Beijing says you CAN get married in the Year of the Snake: The SinoFile

Chinese New Year ushers in yet another crackdown on rumors.

The bride at a traditional Chinese wedding, all dressed in red (kanegen).

If you want to get married in the Year of the Snake, fear no more, you have Beijing's full blessing. 

Chinese state-owned media People's Daily has issued an editorial amid festivities for Chinese New Year, which started yesterday, dispelling a slew of superstitions associated with this year. 

According to the piece, unspecified analysts of the Chinese celestial lunar cycle say that this year is the "Snake year where red is forbidden" (蛇年忌红,shenian jihong), a time when it is advised not to wear red, especially for people who were born in the year of the snake.

Traditionally, people are supposed to wear red in their zodiac year – it's believed to protect people from the bad luck they are supposed to experience when they reach their animal year. Personally, I wore red underwear for most of this last Year of the Rabbit, and still had a terrible year.

China's undergarment industry likely makes a mint from sales of red underpants and traditional bras – which are really just a rudimentary piece of red cloth that ties in the back – to people avoiding negative energy on their zodiac year. Not this year, for the unnamed believers in the Shenian jihong. 

Believers apparently maintain that this isn't a good year for marriages -- which would make sense, since people generally wear red and offer red envelopes full of money at Chinese traditional weddings. 

The People's Daily editorial isn't telling us who the believers are, but some of them may be here in North America. A small calendar I received with purchase of acne medication at Chinatown superstore seems to agree with the superstitious in the People's Republic: “Minimize your risk this year,” it warns. Sounds at the very least, like the year of the prenup.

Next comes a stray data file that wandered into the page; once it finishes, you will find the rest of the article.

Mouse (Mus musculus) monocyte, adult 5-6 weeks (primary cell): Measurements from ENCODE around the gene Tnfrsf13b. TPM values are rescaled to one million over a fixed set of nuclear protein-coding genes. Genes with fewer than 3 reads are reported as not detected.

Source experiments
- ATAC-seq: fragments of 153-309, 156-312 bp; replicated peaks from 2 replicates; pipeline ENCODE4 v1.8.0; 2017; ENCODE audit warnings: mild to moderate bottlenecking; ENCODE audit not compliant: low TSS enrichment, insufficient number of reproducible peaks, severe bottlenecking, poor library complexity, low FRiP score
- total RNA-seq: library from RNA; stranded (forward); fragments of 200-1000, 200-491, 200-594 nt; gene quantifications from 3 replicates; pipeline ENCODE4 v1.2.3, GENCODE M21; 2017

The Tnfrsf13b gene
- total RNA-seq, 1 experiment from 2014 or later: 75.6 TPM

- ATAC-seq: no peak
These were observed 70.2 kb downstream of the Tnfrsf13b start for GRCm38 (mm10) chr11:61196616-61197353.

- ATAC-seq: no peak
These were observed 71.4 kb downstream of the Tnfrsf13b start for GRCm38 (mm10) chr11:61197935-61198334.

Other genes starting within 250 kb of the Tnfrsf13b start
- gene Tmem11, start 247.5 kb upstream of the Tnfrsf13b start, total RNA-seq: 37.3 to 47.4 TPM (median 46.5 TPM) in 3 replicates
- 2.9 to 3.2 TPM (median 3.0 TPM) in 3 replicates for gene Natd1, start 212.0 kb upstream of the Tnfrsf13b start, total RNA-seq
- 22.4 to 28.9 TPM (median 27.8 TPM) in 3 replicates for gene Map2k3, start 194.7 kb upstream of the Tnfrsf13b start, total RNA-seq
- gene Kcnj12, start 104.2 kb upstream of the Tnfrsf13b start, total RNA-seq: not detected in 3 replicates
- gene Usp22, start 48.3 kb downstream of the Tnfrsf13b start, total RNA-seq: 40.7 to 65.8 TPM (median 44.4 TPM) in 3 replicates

The People's Daily article is entitled "You mustn't trust 'Shenian jihong,'" and attempts to dispel the superstitions by citing various scientists and cultural experts.

“Experts advise that we must be rational and scientific, and regard these claims with objectivity and sobriety,” the article reads, with level-headed scientist explaining, “this has nothing to do with our modern daily lives.”

In the event that some readers are too far beyond the help of modern science, the article features experts in Chinese traditional yin-yang, zodiac, lunar calendar analysts, who explain that although this year includes yin fire energies, this is more accurately the year of the yin water snake. 

Please note that as of February 11th, the second day of the Chinese New Year, only 94 of Sina Weibo's over 400 million registered users have discussed the Shenian jihong phenomenon – it's not exactly an epidemic that deserves space in a Chinese state mouthpiece.

Why is it there then?

Sometimes superstitions are a legitimate concern in China, according to Chinese national media at least.

In the run up to what, according to some interpretations of Mayan legend, was supposed to be the end of the world on December 21st 2012, Chinese authorities arrested hundreds of people after two counties in Southern Sichuan province were sold out of candles and matchbooks and 23 schoolchildren in Northeastern Henan Province were injured by a slasher, allegedly deranged by the Mayan legends.

A gesture to crack down on rumors of all kinds is arguably one of Beijing's latest tactics in its attempt to restrict social discourse on socially sensitive topics.

As popular Chinese social media blog China Smack noted, some did seem genuinely concerned that the end was nigh. But various analysts suggested of the Maya rumors that Beijing was more concerned with legitimizing its response to politically sensitive information circulated earlier that year.

The recent war on 'rumors,' particularly those spread on the Chinese Twitter, Sina Weibo, started in April, when Weibo users received a message noting that posting or re-posting rumors would be punished by authorities.

The message came weeks after rampant speculation on Chinese social media regarding the instability of the Chinese Communist Party, following the dismissal of former Chongqing Communist Party Chief Bo Xilai – once a hopeful for a spot as one of the nation's most powerful leaders in Beijing. 

At the time, searching for Bo Xilai in Chinese or English characters navigated to a message saying the requested information was deemed illegal by the authorities. 

Later in the year, during the scandal surrounding Chen Guangcheng, the blind human rights lawyer who famously sought shelter and eventually exile at the US embassy in Beijing, the phrase “blind lawyer” was also blocked.

While it is possible that Beijing cares about you getting married in 2013, this is just as likely an attempt to make the public agree that dispelling rumors is in the public interest.

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